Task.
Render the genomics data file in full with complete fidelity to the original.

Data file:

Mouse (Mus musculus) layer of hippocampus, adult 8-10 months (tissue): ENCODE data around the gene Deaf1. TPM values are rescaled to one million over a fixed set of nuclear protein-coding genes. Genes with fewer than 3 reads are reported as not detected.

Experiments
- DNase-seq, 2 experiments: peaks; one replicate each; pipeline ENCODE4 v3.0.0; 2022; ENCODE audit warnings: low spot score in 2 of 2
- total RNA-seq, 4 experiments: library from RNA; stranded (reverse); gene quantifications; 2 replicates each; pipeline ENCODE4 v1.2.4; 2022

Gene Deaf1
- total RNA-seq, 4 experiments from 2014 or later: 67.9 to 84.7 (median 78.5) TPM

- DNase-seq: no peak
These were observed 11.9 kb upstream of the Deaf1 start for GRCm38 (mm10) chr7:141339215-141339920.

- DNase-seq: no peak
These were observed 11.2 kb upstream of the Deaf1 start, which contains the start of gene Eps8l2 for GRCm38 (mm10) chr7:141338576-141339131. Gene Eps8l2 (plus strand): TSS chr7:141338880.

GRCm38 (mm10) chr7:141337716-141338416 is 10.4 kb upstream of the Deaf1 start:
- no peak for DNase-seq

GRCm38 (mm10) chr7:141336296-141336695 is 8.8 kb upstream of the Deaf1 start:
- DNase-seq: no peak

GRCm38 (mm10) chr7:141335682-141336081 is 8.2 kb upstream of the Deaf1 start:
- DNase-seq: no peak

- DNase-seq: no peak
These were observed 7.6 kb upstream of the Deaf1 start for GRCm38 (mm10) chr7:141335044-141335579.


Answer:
Mouse (Mus musculus) layer of hippocampus, adult 8-10 months (tissue): ENCODE data around the gene Deaf1. TPM values are rescaled to one million over a fixed set of nuclear protein-coding genes. Genes with fewer than 3 reads are reported as not detected.

Experiments
- DNase-seq, 2 experiments: peaks; one replicate each; pipeline ENCODE4 v3.0.0; 2022; ENCODE audit warnings: low spot score in 2 of 2
- total RNA-seq, 4 experiments: library from RNA; stranded (reverse); gene quantifications; 2 replicates each; pipeline ENCODE4 v1.2.4; 2022

Gene Deaf1
- total RNA-seq, 4 experiments from 2014 or later: 67.9 to 84.7 (median 78.5) TPM

- DNase-seq: no peak
These were observed 11.9 kb upstream of the Deaf1 start for GRCm38 (mm10) chr7:141339215-141339920.

- DNase-seq: no peak
These were observed 11.2 kb upstream of the Deaf1 start, which contains the start of gene Eps8l2 for GRCm38 (mm10) chr7:141338576-141339131. Gene Eps8l2 (plus strand): TSS chr7:141338880.

GRCm38 (mm10) chr7:141337716-141338416 is 10.4 kb upstream of the Deaf1 start:
- no peak for DNase-seq

GRCm38 (mm10) chr7:141336296-141336695 is 8.8 kb upstream of the Deaf1 start:
- DNase-seq: no peak

GRCm38 (mm10) chr7:141335682-141336081 is 8.2 kb upstream of the Deaf1 start:
- DNase-seq: no peak

- DNase-seq: no peak
These were observed 7.6 kb upstream of the Deaf1 start for GRCm38 (mm10) chr7:141335044-141335579.